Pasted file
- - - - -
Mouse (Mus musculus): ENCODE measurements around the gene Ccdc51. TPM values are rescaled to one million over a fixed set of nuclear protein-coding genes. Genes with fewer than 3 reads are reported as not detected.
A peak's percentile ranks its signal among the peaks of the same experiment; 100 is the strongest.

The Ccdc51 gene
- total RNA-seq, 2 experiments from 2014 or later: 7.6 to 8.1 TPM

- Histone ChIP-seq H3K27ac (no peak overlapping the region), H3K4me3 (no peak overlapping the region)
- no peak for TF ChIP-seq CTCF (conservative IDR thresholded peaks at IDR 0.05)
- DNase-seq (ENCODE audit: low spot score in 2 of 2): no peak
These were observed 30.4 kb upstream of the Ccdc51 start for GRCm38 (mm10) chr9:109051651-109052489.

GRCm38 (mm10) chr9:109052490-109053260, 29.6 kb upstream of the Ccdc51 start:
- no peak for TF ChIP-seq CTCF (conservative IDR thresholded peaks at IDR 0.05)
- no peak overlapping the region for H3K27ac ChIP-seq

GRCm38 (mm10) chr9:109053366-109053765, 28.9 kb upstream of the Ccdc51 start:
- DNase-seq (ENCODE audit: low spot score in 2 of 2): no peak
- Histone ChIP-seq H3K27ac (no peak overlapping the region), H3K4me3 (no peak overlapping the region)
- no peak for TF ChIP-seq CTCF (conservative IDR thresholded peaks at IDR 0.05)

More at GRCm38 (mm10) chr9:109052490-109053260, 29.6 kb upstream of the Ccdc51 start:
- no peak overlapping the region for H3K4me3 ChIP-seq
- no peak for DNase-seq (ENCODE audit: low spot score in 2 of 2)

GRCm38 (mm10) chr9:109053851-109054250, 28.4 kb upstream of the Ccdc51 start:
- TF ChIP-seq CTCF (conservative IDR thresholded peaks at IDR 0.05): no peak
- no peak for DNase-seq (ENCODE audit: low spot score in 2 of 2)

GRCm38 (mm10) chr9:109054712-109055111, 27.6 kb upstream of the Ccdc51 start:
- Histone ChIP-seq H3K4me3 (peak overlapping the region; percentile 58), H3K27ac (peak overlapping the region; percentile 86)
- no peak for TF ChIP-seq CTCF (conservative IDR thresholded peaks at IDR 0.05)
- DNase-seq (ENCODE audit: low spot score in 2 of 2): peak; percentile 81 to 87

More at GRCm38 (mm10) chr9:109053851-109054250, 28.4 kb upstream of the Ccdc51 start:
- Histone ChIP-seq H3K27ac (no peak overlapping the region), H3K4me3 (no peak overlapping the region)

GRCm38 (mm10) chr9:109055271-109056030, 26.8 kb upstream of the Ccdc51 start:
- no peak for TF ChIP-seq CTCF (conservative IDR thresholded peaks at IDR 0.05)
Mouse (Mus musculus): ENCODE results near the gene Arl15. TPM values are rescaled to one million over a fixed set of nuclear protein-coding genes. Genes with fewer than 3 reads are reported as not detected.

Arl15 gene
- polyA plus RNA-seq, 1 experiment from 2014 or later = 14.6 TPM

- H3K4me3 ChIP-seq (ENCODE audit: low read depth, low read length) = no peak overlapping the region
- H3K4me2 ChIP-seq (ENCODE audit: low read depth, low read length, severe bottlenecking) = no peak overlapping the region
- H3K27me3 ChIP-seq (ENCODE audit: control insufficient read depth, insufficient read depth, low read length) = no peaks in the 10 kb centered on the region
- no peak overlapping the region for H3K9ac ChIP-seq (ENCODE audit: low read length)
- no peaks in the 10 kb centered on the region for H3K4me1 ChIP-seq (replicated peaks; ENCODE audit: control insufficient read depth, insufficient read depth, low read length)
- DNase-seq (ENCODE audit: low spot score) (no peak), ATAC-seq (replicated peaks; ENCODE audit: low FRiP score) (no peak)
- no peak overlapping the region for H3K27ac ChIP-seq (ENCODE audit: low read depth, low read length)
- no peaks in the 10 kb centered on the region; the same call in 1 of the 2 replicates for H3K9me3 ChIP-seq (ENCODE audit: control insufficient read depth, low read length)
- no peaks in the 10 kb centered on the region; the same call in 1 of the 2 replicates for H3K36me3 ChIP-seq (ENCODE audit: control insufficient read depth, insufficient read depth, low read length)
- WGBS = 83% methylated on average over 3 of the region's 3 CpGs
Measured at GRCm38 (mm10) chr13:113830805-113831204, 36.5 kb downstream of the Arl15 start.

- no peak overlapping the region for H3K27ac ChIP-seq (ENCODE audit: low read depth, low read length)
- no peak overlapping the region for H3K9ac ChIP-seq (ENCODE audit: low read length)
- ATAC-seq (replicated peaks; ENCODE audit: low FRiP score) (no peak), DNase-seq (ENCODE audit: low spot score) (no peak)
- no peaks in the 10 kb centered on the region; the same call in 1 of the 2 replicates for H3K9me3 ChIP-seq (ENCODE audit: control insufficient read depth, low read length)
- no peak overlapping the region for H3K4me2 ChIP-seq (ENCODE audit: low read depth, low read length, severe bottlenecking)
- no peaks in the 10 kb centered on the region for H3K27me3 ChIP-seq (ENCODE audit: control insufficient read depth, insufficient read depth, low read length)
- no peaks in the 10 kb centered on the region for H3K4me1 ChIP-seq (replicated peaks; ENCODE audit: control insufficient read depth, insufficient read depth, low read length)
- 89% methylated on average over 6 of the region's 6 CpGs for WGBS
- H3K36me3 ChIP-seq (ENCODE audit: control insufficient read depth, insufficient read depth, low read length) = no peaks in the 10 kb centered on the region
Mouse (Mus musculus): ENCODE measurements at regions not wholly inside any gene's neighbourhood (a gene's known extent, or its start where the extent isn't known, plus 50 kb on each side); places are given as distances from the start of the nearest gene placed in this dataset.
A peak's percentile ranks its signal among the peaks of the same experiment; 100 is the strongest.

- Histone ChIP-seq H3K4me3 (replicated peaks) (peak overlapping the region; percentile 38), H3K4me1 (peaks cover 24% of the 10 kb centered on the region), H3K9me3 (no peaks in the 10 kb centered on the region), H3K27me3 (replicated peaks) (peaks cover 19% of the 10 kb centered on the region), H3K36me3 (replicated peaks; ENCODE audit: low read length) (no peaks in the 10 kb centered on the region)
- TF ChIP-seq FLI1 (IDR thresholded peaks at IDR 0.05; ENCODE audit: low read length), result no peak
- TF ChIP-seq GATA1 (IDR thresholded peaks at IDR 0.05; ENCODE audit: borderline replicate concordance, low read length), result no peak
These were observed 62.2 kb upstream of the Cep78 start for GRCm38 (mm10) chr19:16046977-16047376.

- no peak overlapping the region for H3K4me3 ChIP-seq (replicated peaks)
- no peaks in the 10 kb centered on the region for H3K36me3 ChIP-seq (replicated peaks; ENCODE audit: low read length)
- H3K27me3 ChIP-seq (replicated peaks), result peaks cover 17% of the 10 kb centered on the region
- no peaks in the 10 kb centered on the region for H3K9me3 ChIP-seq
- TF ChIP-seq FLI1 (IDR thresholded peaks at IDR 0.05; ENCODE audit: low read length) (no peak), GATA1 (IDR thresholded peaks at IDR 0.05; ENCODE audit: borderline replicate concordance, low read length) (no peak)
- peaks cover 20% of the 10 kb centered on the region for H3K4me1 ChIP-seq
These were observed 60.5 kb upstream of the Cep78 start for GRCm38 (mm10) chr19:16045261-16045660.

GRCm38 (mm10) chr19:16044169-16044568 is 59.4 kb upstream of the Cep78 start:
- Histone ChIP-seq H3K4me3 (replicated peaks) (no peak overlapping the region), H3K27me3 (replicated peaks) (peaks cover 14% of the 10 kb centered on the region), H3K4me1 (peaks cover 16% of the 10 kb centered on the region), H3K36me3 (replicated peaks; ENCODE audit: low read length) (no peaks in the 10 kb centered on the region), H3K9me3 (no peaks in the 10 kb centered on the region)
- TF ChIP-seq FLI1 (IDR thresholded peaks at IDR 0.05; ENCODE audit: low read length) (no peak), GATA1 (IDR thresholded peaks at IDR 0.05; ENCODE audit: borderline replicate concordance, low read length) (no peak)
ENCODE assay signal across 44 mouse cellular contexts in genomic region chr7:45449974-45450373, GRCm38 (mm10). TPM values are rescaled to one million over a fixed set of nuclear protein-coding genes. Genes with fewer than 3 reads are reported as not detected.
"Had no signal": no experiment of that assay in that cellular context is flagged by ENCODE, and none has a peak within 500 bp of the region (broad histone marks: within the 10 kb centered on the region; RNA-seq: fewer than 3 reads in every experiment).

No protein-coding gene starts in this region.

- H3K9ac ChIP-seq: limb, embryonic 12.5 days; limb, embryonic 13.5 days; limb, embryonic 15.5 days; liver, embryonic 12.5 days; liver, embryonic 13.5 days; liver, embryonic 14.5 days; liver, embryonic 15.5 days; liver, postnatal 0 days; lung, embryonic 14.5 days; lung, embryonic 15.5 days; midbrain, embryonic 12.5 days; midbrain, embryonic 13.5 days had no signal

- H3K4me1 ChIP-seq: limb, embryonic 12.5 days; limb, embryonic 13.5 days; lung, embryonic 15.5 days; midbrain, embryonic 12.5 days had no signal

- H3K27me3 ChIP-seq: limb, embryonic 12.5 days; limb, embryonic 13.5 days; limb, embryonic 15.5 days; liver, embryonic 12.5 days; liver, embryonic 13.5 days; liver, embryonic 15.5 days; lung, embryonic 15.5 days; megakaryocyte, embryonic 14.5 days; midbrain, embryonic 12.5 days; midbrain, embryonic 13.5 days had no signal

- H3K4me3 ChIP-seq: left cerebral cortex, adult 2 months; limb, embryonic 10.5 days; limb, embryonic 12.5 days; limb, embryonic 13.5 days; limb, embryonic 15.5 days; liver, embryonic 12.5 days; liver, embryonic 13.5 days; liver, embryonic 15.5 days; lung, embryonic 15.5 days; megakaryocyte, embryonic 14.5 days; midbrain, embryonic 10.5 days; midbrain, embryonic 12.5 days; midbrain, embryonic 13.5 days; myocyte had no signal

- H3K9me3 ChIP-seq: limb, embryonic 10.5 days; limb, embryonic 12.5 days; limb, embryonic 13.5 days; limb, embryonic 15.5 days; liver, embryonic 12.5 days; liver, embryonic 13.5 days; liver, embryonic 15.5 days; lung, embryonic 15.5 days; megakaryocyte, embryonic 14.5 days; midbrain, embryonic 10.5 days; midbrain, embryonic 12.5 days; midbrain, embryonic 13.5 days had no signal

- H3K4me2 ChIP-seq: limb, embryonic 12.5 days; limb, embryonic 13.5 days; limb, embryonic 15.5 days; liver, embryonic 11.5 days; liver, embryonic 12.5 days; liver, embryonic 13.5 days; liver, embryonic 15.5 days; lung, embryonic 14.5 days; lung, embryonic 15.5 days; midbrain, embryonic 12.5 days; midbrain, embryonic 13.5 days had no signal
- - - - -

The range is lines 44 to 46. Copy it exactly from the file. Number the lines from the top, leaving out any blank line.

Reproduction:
- no peak overlapping the region for H3K27ac ChIP-seq (ENCODE audit: low read depth, low read length)
- no peak overlapping the region for H3K9ac ChIP-seq (ENCODE audit: low read length)
- ATAC-seq (replicated peaks; ENCODE audit: low FRiP score) (no peak), DNase-seq (ENCODE audit: low spot score) (no peak)